Recommender systems are also at the heart of a Supreme Court case about whether YouTube "aided and abetted" extremists in the run up to the 2015 Islamic State attack in Paris. The family of 23-year-old student Nohemi Gonzalez say that Google, it's parent company, knew the system was aiding the group but did nothing about it. The tech giant has argued no link between the recommendations and the attack is made in the court documents.

There's also been some kerfuffle this week at Twitter, which it seems remiss for me to get into until we know the outcome. I don't believe Mr Musk subscribes to EiM yet but in case this makes it to his inbox, here's a primer on why online speech gets moderated from The Washington Post.


Those impacting the future of online safety and moderation

If the general public is to understand how the internet is changing, it's vital that online speech experts find their way into mainstream media and conversation. So it was great to see Danielle Keats Citron appear in The Observer at the weekend, talking about her new book.

Like many of you, I've been familiar with Danielle's work for many years, particularly her research into cyberstalking and the role that platforms and other private companies play in combating it. The Fight for Privacy: Protecting Dignity, Identity and Love in Our Digital Age builds on that.

She reminds us that:

After 25 years of the Section 230 legal shield, we need to recognise that although it has emboldened and enabled all sorts of speech and activities online, there are a lot of costs to speech too

The voices calling for the reform of 'the twenty-six words that created the internet' (h/t Jeff Kosseff) have become quieter since the departure of the former US President (EiM #90) but I'm glad the opposite is true of Citron.

Tweets of note

Handpicked posts that caught my eye this week

  • "You mean you support a system that would promote and benefit affluent people like you and me..." - I could quote this whole tweet from Kenneth White aka Popehat, or any number of the replies to this lacklustre take by Scott Galloway, but this snippet will do.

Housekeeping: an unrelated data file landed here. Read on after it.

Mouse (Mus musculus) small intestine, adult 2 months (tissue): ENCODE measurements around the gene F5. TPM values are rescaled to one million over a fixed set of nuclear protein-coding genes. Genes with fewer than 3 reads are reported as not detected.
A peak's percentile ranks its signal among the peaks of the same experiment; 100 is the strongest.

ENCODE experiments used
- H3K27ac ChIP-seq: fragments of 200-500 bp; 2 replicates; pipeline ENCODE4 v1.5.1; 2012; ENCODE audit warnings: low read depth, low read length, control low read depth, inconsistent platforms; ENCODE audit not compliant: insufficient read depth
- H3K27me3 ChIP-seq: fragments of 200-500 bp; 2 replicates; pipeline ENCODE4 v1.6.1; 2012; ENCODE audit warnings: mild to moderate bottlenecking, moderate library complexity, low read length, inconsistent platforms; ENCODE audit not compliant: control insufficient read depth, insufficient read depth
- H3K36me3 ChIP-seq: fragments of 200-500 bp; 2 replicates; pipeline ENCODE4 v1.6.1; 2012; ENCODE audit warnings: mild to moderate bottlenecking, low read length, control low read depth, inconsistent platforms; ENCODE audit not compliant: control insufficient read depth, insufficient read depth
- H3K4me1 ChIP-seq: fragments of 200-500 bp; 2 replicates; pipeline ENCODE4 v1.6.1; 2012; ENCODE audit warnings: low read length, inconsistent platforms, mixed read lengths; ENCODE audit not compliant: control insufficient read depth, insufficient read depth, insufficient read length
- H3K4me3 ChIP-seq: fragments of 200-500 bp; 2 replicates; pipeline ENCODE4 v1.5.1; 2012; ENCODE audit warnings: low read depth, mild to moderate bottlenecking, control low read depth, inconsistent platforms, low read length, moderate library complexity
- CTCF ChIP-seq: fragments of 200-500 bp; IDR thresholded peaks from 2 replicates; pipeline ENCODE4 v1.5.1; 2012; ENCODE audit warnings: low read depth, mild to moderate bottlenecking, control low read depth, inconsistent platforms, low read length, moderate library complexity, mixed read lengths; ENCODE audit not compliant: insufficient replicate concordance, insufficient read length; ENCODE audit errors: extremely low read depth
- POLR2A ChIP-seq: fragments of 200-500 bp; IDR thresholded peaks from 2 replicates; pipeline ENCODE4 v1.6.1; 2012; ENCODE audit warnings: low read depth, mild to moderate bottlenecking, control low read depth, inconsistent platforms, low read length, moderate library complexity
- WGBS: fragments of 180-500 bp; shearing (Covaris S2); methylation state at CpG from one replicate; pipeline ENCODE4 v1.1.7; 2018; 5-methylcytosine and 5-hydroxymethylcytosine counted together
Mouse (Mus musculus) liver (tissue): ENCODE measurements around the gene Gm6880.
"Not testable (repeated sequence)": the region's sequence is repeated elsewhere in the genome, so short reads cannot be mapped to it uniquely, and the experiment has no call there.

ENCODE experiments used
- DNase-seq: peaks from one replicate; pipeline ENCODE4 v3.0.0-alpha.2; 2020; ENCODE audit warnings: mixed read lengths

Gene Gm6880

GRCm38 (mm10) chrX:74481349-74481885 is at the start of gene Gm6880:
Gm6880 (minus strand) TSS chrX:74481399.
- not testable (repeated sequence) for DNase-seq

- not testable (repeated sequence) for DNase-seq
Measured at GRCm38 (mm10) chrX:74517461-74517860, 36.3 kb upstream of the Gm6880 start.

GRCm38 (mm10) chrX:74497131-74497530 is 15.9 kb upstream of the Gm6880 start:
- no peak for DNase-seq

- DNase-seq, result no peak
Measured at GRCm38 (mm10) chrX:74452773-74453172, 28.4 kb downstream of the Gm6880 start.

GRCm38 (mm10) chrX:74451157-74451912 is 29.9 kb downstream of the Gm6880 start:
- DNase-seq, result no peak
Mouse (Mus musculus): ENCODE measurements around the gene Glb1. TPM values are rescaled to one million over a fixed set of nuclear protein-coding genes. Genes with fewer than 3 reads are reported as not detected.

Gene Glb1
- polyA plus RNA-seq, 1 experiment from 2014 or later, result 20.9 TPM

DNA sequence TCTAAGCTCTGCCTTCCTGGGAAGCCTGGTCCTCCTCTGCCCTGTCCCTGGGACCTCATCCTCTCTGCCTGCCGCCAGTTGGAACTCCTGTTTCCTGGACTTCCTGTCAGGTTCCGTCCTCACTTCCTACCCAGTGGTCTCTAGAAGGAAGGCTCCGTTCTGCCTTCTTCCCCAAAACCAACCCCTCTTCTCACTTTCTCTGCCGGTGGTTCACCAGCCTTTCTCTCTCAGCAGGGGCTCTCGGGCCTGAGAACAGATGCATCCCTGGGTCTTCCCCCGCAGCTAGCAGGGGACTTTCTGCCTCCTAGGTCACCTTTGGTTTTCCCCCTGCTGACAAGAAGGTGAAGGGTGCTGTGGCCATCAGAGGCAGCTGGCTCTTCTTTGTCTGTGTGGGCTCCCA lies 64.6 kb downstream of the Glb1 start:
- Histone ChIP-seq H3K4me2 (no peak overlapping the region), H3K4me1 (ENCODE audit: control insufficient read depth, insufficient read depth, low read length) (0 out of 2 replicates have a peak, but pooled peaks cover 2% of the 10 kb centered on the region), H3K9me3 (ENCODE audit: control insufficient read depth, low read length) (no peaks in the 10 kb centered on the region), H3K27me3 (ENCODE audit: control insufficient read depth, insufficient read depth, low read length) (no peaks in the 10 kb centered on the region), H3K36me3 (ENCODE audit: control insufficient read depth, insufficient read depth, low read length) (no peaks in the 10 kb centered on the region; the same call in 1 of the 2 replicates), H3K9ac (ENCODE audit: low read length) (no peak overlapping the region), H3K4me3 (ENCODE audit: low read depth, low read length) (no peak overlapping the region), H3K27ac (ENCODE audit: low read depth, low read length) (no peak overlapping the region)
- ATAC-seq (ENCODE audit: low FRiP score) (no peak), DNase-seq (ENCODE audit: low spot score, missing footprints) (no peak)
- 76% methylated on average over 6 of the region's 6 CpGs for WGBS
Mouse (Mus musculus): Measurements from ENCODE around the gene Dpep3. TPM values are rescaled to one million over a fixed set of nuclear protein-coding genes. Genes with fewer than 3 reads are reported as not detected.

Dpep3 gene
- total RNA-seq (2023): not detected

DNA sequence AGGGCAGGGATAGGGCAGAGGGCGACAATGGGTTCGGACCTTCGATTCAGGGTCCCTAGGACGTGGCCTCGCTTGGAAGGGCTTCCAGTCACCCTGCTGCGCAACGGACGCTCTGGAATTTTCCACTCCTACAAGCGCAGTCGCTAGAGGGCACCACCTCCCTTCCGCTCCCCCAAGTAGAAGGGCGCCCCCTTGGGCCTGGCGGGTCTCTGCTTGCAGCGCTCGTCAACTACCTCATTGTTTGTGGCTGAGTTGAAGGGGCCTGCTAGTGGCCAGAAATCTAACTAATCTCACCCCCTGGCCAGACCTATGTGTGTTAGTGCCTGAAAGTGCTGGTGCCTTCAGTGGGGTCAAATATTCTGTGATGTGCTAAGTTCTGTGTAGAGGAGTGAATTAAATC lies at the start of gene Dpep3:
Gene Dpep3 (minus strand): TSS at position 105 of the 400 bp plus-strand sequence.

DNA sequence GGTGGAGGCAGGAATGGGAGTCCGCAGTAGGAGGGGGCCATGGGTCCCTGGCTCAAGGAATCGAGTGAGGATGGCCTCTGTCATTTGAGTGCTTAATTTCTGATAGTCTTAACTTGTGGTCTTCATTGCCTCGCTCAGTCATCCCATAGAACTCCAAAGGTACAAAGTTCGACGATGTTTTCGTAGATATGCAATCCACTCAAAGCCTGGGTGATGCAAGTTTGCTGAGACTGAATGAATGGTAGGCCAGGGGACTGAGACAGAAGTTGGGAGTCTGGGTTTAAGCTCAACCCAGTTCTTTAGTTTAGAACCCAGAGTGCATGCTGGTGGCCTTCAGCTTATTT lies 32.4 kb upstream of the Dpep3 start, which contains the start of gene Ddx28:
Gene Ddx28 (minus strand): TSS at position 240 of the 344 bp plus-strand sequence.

• "In which the UK commits to an open and secure internet while also pushing through a law which will impose a general monitoring obligation, content interception, and the introduction of an age/identity verification layer across the entire UK-accessible internet" - Heather Burns, my UK tech policy go-to, can spot hypocrisy a mile off.
  • "What are some good papers or tech blogs on content moderation / data labelling pipelines?" - Amazon ML engineer Eugene Yan creates a handy reading list in plain sight.

Job of the week

Share and discover jobs in trust and safety, content moderation and online safety. Become an EiM member to share your job ad for free with 1400+ EiM subscribers.

Yelp is looking for a Product Manager on its UK-based content platform team to "collect, curate, and surface the data Yelp needs to help consumers connect with the right businesses."

Part of the role involves working with the content moderation and machine learning teams so experience in executing content modelling, building content moderation tools, and overseeing machine learning projects is essential.

I don't know the salary (anyone from Yelp help out here?) but there are a number of PM roles being advertised by Yelp at the moment so it looks like you'd be part of a growing team with a significant mandate.